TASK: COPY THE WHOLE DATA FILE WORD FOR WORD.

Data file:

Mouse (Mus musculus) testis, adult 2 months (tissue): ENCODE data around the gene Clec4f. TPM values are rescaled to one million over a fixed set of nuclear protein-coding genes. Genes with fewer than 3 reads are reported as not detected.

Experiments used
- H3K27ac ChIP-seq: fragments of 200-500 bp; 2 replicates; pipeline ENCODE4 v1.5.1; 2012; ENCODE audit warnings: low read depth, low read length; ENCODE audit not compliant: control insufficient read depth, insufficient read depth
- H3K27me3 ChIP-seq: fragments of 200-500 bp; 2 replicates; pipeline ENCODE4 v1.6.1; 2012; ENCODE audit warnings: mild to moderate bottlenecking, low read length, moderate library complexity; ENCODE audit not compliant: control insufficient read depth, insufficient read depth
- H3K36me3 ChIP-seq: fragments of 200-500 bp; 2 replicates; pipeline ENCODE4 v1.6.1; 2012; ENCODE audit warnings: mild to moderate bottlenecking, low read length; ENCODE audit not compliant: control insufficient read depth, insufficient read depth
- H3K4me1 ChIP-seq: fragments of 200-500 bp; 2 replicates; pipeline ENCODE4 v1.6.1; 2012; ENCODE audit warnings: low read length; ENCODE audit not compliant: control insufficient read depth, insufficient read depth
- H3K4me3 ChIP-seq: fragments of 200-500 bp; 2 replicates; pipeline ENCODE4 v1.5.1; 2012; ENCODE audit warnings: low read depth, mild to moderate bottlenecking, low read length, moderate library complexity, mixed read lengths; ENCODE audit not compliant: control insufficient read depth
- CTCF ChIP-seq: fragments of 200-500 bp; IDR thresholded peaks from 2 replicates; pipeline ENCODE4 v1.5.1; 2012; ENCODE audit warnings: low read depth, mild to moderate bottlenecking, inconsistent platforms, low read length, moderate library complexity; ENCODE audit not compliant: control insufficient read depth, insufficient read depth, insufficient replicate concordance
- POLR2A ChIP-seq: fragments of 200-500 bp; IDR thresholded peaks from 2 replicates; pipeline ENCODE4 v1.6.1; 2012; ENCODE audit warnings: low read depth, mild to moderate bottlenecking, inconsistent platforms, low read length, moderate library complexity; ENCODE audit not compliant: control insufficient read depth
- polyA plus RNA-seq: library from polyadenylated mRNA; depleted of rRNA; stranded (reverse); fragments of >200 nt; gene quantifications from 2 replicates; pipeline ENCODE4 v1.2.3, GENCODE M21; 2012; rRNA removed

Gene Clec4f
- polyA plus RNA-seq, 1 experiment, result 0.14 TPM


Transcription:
Mouse (Mus musculus) testis, adult 2 months (tissue): ENCODE data around the gene Clec4f. TPM values are rescaled to one million over a fixed set of nuclear protein-coding genes. Genes with fewer than 3 reads are reported as not detected.

Experiments used
- H3K27ac ChIP-seq: fragments of 200-500 bp; 2 replicates; pipeline ENCODE4 v1.5.1; 2012; ENCODE audit warnings: low read depth, low read length; ENCODE audit not compliant: control insufficient read depth, insufficient read depth
- H3K27me3 ChIP-seq: fragments of 200-500 bp; 2 replicates; pipeline ENCODE4 v1.6.1; 2012; ENCODE audit warnings: mild to moderate bottlenecking, low read length, moderate library complexity; ENCODE audit not compliant: control insufficient read depth, insufficient read depth
- H3K36me3 ChIP-seq: fragments of 200-500 bp; 2 replicates; pipeline ENCODE4 v1.6.1; 2012; ENCODE audit warnings: mild to moderate bottlenecking, low read length; ENCODE audit not compliant: control insufficient read depth, insufficient read depth
- H3K4me1 ChIP-seq: fragments of 200-500 bp; 2 replicates; pipeline ENCODE4 v1.6.1; 2012; ENCODE audit warnings: low read length; ENCODE audit not compliant: control insufficient read depth, insufficient read depth
- H3K4me3 ChIP-seq: fragments of 200-500 bp; 2 replicates; pipeline ENCODE4 v1.5.1; 2012; ENCODE audit warnings: low read depth, mild to moderate bottlenecking, low read length, moderate library complexity, mixed read lengths; ENCODE audit not compliant: control insufficient read depth
- CTCF ChIP-seq: fragments of 200-500 bp; IDR thresholded peaks from 2 replicates; pipeline ENCODE4 v1.5.1; 2012; ENCODE audit warnings: low read depth, mild to moderate bottlenecking, inconsistent platforms, low read length, moderate library complexity; ENCODE audit not compliant: control insufficient read depth, insufficient read depth, insufficient replicate concordance
- POLR2A ChIP-seq: fragments of 200-500 bp; IDR thresholded peaks from 2 replicates; pipeline ENCODE4 v1.6.1; 2012; ENCODE audit warnings: low read depth, mild to moderate bottlenecking, inconsistent platforms, low read length, moderate library complexity; ENCODE audit not compliant: control insufficient read depth
- polyA plus RNA-seq: library from polyadenylated mRNA; depleted of rRNA; stranded (reverse); fragments of >200 nt; gene quantifications from 2 replicates; pipeline ENCODE4 v1.2.3, GENCODE M21; 2012; rRNA removed

Gene Clec4f
- polyA plus RNA-seq, 1 experiment, result 0.14 TPM